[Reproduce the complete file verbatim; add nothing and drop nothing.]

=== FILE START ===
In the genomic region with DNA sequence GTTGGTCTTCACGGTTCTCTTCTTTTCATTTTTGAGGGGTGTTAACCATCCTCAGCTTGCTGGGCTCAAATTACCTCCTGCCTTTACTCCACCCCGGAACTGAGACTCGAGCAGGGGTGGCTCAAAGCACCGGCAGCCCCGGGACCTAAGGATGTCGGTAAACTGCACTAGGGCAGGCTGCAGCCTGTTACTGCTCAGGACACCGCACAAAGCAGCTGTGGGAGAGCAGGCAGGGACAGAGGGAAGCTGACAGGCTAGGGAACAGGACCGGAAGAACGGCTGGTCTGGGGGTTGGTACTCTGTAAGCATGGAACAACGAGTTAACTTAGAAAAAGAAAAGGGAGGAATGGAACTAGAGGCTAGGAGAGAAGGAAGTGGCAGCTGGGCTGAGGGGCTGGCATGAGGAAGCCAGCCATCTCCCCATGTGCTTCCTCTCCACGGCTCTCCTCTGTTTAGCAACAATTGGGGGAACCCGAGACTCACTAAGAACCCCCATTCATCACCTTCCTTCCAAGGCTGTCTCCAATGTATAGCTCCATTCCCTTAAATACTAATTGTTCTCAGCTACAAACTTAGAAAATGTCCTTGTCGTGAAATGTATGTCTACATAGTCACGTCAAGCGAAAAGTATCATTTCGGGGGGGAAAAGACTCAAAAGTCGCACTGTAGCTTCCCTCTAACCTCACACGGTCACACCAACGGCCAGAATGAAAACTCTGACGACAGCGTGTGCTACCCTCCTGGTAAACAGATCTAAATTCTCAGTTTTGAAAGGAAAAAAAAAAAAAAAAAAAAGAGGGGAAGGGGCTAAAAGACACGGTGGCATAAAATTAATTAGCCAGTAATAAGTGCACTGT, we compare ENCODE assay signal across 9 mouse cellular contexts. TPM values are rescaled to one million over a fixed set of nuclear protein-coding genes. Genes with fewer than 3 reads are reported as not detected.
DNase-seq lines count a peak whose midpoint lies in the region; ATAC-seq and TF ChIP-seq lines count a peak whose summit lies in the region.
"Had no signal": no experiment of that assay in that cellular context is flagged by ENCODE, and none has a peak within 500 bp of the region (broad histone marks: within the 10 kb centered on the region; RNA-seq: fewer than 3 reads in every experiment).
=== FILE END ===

In the genomic region with DNA sequence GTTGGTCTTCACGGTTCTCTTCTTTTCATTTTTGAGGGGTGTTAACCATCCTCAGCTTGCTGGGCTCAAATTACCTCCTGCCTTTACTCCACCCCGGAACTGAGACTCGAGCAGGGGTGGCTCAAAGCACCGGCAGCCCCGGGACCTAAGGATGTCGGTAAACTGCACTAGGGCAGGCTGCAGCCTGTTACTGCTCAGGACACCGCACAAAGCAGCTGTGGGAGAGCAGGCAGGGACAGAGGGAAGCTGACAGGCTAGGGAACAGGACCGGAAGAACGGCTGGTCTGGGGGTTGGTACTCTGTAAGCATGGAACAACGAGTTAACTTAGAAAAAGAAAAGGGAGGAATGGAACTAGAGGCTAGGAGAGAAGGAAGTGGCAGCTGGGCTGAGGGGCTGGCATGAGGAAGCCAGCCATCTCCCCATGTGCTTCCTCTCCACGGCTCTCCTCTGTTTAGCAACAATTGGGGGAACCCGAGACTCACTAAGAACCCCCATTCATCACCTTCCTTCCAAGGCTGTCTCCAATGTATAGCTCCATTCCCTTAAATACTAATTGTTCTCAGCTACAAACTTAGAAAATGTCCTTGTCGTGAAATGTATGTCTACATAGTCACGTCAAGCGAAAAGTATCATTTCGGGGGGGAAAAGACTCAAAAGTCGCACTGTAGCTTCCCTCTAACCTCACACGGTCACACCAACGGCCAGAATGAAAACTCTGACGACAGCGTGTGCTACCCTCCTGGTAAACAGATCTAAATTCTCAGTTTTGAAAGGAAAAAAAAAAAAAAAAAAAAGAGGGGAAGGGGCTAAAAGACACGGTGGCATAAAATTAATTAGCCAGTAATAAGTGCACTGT, we compare ENCODE assay signal across 9 mouse cellular contexts. TPM values are rescaled to one million over a fixed set of nuclear protein-coding genes. Genes with fewer than 3 reads are reported as not detected.
DNase-seq lines count a peak whose midpoint lies in the region; ATAC-seq and TF ChIP-seq lines count a peak whose summit lies in the region.
"Had no signal": no experiment of that assay in that cellular context is flagged by ENCODE, and none has a peak within 500 bp of the region (broad histone marks: within the 10 kb centered on the region; RNA-seq: fewer than 3 reads in every experiment).